Pakistan captain Sarfaraz Ahmed apologised for making racial remarks at South African batsman Andile Phehlukwayo during the second ODI in Durban.
The 31-year-old was picked up by the stump mic on January 22, saying: "Hey black [man], where is your mother sitting? What prayer did you get her to say for you today?" (Abay kaalay, teri ammi aaj kahan baitheen hain? Kya parhwa ke aya hai aaj tu?), Dawn reported.
The Pakistan captain took Twitter to extend his 'sincere apologies'.
"I wish to extend my sincere apologies to any person who may have taken offence from my expression of frustration which was unfortunately caught by the stump mic during yesterday's game against SA. My words were not directed towards anyone in particular and I certainly had no intention of upsetting anyone. I did not even mean for my words to be heard, understood or communicated to the opposing team or the cricket fans. I have in the past and will continue in future to appreciate the camaraderie of my fellow cricketers from across the globe and will always respect and honour them on and off the field," Ahmed tweeted.
The Pakistan Cricket Board (PCB) said it did not support the comments.
"The PCB expresses regret over the remark made by their captain Sarfaraz Ahmed and picked up by the stump mic during the second ODI against South Africa in Durban," PCB statement said.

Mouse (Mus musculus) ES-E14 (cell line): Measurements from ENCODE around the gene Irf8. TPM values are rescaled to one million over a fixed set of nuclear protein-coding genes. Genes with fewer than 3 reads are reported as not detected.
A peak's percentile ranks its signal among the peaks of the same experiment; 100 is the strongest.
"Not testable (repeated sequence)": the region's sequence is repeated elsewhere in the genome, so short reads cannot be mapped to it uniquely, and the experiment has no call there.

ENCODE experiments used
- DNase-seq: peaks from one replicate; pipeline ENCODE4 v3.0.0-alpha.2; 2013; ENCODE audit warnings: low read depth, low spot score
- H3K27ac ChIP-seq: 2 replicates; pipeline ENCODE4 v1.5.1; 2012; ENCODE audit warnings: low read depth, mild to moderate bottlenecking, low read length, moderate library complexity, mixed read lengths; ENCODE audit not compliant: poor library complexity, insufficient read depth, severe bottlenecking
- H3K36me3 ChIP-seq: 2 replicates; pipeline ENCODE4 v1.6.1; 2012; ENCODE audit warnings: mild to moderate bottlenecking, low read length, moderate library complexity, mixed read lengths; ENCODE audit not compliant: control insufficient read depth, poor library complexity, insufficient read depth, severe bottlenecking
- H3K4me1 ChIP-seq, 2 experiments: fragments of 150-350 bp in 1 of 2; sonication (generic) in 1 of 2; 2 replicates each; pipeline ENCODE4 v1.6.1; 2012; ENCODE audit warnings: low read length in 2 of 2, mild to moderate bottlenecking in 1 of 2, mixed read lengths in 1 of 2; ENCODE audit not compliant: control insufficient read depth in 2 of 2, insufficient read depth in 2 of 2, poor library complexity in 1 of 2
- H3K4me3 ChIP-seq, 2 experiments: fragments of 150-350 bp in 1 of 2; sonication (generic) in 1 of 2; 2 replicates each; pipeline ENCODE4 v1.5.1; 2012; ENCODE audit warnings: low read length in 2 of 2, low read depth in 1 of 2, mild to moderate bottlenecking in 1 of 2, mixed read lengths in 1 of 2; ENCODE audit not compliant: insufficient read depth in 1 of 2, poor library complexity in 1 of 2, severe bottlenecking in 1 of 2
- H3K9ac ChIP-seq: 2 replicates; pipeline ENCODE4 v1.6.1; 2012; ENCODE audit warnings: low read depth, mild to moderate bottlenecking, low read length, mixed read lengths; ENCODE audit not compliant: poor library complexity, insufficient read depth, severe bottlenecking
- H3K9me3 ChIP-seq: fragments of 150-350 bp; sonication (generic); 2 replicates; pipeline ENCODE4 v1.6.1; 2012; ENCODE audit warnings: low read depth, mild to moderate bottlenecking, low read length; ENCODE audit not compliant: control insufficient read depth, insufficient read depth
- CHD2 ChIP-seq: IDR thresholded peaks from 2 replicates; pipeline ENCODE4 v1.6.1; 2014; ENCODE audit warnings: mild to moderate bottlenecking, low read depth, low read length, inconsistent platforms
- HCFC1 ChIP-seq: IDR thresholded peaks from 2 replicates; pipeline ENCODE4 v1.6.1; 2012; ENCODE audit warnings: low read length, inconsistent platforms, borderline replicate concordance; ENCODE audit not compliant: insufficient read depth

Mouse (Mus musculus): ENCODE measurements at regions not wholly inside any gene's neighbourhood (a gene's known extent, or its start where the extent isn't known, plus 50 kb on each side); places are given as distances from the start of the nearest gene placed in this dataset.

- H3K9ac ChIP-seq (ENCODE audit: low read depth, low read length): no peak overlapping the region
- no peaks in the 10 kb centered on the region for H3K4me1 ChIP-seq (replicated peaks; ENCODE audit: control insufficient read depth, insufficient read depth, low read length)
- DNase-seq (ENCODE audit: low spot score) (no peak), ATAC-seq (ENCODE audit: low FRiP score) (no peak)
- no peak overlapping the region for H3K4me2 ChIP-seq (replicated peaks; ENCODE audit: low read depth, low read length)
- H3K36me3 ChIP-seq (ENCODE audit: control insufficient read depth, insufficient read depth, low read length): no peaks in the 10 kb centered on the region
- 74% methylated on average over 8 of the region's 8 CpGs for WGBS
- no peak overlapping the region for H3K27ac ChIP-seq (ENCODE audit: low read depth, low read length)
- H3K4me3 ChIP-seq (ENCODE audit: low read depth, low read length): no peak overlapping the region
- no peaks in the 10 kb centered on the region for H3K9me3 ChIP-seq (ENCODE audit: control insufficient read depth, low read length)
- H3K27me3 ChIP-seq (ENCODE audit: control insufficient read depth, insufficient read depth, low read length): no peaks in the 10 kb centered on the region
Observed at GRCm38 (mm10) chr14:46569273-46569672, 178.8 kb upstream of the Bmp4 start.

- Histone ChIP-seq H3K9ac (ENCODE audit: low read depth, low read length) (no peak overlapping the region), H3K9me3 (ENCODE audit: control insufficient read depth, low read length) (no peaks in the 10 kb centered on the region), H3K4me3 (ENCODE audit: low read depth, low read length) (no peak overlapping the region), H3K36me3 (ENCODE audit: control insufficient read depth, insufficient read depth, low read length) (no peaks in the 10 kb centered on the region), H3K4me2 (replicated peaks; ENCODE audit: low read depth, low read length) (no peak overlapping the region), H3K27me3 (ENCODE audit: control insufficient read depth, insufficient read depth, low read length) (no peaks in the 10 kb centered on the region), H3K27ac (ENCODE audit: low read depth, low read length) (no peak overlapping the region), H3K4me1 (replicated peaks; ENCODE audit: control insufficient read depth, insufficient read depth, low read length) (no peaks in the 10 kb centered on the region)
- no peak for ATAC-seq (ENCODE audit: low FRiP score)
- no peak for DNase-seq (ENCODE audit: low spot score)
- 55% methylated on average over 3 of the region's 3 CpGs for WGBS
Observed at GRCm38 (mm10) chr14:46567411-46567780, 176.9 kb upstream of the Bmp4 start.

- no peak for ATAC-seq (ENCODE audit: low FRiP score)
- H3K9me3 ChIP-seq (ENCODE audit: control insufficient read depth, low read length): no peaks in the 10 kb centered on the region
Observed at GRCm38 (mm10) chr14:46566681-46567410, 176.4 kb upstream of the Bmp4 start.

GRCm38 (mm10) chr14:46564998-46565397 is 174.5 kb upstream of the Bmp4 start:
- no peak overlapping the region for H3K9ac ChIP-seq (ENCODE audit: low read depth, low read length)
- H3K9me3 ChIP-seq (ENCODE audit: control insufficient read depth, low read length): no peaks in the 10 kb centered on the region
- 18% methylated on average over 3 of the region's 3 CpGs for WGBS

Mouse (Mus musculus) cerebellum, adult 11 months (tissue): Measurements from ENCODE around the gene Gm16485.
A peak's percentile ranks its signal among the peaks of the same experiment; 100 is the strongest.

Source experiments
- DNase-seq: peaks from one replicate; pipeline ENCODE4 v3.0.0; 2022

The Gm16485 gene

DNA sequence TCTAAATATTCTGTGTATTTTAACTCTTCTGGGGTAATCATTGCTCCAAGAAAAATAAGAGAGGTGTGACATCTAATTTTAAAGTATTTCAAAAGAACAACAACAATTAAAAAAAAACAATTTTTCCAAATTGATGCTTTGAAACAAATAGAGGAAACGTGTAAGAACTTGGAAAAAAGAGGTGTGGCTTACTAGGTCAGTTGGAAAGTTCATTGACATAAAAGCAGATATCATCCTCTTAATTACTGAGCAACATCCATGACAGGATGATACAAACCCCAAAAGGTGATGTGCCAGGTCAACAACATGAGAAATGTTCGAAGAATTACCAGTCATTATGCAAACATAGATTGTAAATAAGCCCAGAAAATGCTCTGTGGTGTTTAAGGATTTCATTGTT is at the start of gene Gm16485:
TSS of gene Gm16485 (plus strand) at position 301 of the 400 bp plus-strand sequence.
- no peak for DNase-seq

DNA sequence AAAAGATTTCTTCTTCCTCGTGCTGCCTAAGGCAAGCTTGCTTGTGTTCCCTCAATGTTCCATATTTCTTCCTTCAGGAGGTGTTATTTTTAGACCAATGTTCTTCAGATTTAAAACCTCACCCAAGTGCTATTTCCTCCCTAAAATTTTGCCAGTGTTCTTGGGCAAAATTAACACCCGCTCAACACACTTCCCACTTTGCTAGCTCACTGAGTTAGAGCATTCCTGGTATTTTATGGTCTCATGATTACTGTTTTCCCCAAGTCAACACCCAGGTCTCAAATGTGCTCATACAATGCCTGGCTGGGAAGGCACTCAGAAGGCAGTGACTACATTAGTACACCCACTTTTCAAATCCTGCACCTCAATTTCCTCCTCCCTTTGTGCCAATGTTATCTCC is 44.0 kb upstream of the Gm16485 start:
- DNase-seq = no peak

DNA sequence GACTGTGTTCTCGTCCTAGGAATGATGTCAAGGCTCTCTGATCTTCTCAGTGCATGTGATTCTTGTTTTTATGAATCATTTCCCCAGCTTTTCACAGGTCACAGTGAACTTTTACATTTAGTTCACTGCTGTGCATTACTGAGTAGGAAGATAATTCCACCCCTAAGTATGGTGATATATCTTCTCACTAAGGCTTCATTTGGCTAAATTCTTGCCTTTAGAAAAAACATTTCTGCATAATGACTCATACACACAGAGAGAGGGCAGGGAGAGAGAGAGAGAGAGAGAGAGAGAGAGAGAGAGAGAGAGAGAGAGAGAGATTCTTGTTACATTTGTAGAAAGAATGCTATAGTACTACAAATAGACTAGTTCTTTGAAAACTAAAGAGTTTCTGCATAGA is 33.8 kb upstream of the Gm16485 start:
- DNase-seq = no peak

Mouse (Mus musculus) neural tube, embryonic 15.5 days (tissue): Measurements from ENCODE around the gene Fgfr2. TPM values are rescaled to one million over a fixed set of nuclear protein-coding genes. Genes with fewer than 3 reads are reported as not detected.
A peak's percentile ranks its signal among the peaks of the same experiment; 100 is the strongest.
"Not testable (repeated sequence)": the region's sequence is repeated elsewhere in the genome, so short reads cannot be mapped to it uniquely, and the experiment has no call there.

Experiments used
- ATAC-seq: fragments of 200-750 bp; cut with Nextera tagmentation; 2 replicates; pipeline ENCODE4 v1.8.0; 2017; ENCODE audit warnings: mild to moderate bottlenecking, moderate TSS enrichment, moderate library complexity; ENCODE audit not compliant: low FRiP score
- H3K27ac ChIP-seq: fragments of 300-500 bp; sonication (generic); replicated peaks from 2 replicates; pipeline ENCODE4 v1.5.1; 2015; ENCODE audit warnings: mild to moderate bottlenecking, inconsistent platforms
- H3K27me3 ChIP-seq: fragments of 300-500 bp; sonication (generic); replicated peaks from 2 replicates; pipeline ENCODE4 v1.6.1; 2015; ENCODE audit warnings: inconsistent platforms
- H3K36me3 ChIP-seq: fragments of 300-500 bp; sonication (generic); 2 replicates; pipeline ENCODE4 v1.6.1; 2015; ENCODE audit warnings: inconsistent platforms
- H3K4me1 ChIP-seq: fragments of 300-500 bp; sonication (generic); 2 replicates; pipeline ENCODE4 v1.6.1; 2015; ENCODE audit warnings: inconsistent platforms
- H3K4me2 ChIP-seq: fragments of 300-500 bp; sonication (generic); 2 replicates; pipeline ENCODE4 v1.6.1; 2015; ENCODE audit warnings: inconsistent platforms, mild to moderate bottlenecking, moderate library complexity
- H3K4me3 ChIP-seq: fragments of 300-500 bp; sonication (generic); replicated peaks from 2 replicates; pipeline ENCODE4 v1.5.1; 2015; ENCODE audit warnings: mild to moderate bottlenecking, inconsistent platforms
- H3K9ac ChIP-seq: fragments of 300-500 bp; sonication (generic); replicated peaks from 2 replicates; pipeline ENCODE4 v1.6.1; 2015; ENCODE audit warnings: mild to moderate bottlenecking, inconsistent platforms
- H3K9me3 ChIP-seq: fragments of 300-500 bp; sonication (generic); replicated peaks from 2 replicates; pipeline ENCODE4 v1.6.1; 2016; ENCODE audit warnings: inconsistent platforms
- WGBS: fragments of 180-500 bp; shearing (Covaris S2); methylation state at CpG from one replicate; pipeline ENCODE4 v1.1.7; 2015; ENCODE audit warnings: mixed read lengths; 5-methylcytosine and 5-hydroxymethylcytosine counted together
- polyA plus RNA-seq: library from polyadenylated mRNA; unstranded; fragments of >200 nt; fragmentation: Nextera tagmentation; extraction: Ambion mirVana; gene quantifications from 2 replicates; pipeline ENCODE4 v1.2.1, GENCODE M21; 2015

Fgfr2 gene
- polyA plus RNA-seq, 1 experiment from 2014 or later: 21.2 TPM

"The PCB neither endorses nor supports any comments that have the potential to cause offence, and firmly reiterates their zero-tolerance approach towards racist comments made; in whatever context. This incident has also highlighted the importance and significance of player education and training at all levels. The PCB endeavours to improve their player education programmes to ensure these types of incidents do not happen again."
Sarfaraz is one of the most respected cricketers in the world. However, captaining Pakistan is a massive honour and any hurtful remarks by any cricketer, let alone the captain, are not acceptable to the PCB. The PCB is confident that this incident will not affect the series, which has been played in great spirit with some excellent performances from both sides. The PCB is also hopeful that the crowds will continue to turn up in big numbers for the remaining matches to support cricket."
The wicket-keeper batsman could land in trouble if the International Cricket Council decides to conduct further investigation in the matter.
South Africa won the second match against Pakistan to level the ongoing series 1-1.